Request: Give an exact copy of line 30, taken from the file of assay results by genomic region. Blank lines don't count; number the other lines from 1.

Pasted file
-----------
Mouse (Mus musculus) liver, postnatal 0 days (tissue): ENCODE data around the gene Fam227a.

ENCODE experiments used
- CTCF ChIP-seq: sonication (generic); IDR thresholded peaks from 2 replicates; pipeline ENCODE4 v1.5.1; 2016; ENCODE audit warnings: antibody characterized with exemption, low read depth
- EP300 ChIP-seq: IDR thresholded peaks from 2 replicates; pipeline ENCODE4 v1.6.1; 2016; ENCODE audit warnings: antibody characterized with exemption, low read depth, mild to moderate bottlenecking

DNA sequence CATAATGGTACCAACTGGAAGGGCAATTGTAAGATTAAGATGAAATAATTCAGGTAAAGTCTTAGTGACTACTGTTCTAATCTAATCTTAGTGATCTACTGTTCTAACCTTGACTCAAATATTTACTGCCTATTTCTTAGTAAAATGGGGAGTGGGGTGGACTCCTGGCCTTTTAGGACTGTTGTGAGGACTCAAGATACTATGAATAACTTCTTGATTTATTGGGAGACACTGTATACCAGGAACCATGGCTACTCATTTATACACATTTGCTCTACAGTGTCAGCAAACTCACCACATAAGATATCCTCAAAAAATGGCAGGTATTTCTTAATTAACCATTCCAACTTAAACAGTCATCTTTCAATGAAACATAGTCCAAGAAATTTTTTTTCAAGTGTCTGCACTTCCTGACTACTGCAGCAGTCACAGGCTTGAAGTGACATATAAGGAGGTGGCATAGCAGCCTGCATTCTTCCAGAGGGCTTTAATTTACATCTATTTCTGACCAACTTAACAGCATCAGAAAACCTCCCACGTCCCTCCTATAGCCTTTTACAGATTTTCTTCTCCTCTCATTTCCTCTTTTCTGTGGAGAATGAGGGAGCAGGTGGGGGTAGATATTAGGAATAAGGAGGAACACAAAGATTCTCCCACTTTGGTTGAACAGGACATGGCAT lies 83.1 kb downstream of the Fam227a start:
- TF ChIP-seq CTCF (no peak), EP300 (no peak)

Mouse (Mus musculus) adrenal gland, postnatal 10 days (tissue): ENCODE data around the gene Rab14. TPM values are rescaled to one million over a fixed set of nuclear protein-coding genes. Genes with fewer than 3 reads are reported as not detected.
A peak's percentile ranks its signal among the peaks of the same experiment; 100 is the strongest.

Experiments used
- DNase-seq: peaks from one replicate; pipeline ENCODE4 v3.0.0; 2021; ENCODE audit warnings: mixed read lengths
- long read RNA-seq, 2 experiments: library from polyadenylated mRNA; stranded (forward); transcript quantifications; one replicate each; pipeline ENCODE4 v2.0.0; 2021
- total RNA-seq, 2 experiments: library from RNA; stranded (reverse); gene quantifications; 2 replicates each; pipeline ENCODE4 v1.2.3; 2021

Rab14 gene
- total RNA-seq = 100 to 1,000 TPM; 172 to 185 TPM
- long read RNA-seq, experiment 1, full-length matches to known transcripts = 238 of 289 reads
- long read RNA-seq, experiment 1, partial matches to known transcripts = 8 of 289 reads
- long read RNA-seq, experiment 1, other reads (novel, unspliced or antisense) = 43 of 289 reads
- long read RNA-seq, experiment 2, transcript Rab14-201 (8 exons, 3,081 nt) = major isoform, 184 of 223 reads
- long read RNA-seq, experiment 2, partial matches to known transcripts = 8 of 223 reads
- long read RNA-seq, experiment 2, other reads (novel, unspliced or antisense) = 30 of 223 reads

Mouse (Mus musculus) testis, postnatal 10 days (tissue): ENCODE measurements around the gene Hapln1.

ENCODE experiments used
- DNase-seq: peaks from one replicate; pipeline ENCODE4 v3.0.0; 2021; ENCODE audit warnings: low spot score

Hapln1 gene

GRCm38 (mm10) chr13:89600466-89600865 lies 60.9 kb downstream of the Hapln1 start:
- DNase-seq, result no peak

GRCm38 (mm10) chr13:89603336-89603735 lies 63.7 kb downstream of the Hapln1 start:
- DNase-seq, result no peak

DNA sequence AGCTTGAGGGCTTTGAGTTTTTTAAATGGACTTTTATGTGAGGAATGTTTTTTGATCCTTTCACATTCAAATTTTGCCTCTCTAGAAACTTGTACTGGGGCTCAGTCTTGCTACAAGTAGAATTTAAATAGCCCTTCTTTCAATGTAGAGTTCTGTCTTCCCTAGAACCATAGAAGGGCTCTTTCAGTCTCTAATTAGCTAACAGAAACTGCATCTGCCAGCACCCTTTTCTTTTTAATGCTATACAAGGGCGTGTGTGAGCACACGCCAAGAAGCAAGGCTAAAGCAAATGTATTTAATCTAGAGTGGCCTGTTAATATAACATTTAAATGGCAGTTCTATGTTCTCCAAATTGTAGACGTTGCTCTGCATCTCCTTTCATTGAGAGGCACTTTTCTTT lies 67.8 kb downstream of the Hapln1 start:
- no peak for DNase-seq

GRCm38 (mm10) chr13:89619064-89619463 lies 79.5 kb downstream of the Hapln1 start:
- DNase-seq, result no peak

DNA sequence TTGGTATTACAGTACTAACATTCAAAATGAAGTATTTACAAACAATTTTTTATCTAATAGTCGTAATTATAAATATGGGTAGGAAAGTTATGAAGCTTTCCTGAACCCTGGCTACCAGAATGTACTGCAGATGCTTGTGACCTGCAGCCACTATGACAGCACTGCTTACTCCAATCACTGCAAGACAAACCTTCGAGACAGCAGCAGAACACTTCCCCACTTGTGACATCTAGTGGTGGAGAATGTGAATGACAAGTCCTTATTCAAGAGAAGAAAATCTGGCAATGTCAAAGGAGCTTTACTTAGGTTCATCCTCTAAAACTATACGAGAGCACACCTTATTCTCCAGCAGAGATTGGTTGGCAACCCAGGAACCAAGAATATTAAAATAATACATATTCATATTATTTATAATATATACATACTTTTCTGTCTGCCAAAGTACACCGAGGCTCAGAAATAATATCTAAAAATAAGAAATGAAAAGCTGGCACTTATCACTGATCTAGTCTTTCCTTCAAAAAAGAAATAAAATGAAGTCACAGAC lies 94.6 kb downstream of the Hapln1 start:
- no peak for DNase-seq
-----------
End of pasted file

- no peak for DNase-seq